Sunday, March 23, 2008

The Easter Vigil: Exsultet

The Exsultet - also known as the "Easter Proclamation" - is sung at the opening of the Easter Vigil, just after the entry and procession with the Paschal Candle and the threefold singing of "The Light of Christ" verse/response.  It's a very long chant (that in the Episcopal Church is usually assigned to a deacon, although anybody - including a layperson - may sing it) that proclaims the joy of Easter.

Here's the most recent translation (from 2011 in the U.S., I believe) from the Roman Missal; the video includes the entire text:

Here's that new translation, along with the chant score (as above, in modern notation), from (that's the National Association of Pastoral Musicians).

Here's a very nice mp3 of the Exsultet, sung in English, found at this page. (A large file! 9.3MB, so be prepared to wait a bit.)  Here are the opening few verses of the text used on the mp3 file, courtesy of the Dominicans; it's an older translation:
Rejoice, heavenly powers! Sing choirs of angels!
Exult, all creation around God's throne!
Jesus Christ, our King is risen!
Sound the trumpet of salvation!

Rejoice, O earth, in shining splendor,
radiant in the brightness of your King!
Christ has conquered! Glory fills you!
Darkness vanishes for ever!

Rejoice, O Mother Church! Exult in glory!
The risen Savior shines upon you!
Let this place resound with joy,
echoing the mighty song of all God's people!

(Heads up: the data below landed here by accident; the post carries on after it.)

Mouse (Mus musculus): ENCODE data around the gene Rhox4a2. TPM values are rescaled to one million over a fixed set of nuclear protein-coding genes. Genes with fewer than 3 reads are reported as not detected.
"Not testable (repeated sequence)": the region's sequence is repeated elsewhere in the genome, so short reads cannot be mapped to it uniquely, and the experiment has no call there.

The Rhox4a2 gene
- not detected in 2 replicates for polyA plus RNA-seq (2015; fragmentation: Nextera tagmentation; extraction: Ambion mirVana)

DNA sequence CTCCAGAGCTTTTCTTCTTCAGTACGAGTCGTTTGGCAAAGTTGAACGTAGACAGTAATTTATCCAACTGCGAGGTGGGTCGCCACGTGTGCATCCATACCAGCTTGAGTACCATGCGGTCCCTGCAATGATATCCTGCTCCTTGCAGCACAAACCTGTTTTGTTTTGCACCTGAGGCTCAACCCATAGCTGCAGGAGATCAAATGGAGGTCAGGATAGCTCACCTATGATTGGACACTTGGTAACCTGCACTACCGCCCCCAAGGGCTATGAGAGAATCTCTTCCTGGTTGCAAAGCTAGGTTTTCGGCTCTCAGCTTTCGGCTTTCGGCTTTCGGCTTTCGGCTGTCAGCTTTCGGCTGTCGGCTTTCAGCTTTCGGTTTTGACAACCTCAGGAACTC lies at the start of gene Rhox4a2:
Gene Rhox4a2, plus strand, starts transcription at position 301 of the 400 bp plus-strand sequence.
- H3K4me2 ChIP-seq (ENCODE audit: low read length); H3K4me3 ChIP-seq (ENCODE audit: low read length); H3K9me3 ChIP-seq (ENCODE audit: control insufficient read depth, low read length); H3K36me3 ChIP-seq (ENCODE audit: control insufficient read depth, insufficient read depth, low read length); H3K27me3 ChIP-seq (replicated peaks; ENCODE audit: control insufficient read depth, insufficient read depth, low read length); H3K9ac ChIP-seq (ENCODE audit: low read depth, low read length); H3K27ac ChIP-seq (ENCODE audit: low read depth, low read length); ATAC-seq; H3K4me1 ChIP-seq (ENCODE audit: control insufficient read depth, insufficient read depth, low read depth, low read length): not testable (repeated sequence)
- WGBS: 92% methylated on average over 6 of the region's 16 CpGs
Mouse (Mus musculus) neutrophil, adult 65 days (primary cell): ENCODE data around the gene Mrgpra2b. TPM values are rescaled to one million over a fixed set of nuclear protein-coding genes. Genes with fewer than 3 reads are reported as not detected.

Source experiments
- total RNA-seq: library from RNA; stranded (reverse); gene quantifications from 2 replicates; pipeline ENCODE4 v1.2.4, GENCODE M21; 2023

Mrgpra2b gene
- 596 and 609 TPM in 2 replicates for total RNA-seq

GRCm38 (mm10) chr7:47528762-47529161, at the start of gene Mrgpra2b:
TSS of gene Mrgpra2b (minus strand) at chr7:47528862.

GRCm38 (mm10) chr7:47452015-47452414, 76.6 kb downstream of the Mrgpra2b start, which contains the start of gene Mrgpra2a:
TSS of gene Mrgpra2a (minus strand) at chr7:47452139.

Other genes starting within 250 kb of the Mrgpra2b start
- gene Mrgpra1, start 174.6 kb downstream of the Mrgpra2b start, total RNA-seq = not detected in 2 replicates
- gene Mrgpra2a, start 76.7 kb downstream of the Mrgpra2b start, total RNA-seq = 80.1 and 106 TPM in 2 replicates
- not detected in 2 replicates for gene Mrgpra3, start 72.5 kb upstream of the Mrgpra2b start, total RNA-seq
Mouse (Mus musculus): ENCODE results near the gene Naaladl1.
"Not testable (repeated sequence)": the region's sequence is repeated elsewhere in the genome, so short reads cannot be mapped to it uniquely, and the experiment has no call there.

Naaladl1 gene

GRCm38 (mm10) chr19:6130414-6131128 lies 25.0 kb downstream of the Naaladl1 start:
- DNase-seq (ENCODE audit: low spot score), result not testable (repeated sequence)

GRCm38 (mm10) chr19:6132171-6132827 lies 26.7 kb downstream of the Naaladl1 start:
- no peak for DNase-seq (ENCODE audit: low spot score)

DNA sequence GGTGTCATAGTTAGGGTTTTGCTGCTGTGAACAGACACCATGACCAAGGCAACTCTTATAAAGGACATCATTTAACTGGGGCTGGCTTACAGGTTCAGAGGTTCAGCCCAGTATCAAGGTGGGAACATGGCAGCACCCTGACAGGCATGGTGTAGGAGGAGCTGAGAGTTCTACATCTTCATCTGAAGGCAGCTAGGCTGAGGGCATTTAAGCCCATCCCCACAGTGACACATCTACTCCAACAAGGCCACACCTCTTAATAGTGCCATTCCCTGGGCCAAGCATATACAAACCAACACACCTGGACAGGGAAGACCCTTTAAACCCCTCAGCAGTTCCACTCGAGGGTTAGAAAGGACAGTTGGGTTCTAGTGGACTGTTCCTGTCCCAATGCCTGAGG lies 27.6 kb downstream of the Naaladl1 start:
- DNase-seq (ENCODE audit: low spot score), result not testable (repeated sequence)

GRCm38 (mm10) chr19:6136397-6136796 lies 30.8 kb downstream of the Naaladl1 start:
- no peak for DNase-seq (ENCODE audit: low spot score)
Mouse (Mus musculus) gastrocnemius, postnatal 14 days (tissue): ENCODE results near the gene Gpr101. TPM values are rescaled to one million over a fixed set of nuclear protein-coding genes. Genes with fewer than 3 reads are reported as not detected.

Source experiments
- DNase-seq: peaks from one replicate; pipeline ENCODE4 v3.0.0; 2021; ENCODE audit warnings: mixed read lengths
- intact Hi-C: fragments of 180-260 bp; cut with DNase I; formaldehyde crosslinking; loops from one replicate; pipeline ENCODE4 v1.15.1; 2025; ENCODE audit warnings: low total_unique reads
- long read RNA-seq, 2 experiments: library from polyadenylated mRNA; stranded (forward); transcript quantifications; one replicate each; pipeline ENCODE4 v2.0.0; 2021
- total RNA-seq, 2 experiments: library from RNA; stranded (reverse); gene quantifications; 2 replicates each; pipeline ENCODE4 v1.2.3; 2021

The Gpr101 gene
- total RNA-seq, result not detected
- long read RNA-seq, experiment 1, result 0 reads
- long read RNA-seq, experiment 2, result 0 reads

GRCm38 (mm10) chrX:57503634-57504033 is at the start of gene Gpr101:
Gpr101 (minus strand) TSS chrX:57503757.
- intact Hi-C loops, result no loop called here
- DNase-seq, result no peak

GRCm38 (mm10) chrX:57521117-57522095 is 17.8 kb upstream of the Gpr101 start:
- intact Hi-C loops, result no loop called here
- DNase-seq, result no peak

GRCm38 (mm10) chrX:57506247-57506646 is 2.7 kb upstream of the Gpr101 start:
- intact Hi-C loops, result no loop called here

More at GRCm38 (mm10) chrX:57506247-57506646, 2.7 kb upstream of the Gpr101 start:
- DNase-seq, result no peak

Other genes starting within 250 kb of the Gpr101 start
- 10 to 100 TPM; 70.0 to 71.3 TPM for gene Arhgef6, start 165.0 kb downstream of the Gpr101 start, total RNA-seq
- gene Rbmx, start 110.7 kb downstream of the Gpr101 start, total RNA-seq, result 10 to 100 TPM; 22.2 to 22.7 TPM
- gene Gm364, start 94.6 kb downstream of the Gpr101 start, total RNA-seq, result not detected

Here's a PDF chant score of the Exsultet from that same site; it's the old translation.   Here's an Exsultet in PDF from the website of the Royal School of Church Music in England; it's yet another translation, from the Church of England's Common Worship.

Here's a PDF of an Ambrosian Chant version; I've never heard this tune. This version contains a phrase not used in any version I've yet heard:
"Holy Father, accept our evening sacrifice, the offering of this candle in your honor, the work of the bees your creatures."

Personally, I'm always happy when bees make an appearance in any of the chants (as they do, also, in certain prayers and chants for Candlemas).  Unfortunately, most candles today are not made of beeswax, which is very expensive;  it may not be completely helpful to sing as if they were.

Here's an mp3 of the Exsultet sung in Latin; it's from this page, at the website of Schola Benedyktynów at Tyniec Abbey, a Polish Benedictine monastic house.

Here is what TPL has to say about the Exsultet, and you can find all the words, from various versions in English and in Latin, there as well:
The Exsultet, sometimes seen as "Exultet" and also referred to as the Praeconium Paschale, is an ancient chant sung during the Easter Vigil. It is traditionally sung by the deacon after the Paschal candle has been lit and the clergy have processed to the altar. The lighted Paschal candle contains a twofold symbolism. First, it represents the pillar of fire that went before the Israelites during their flight from Egypt. Second, it represents Christ, who is the light of the world. The procession likewise has a twofold meaning. It symbolizes the journey of the Israelites out of Egypt, and also the arrival of Christ who is the Savior of the world. The Exsultet sings of this symbolism and recalls for us the history of our salvation; from the fall of Adam, to the events of that first Passover held by Moses and the Israelites, and then finally the events of that last Passover at which Jesus suffered, died, rose from the dead and by which mankind was redeemed. The tone of the hymn is very much one of joy at having received so great a gift as our redemption and eternal life.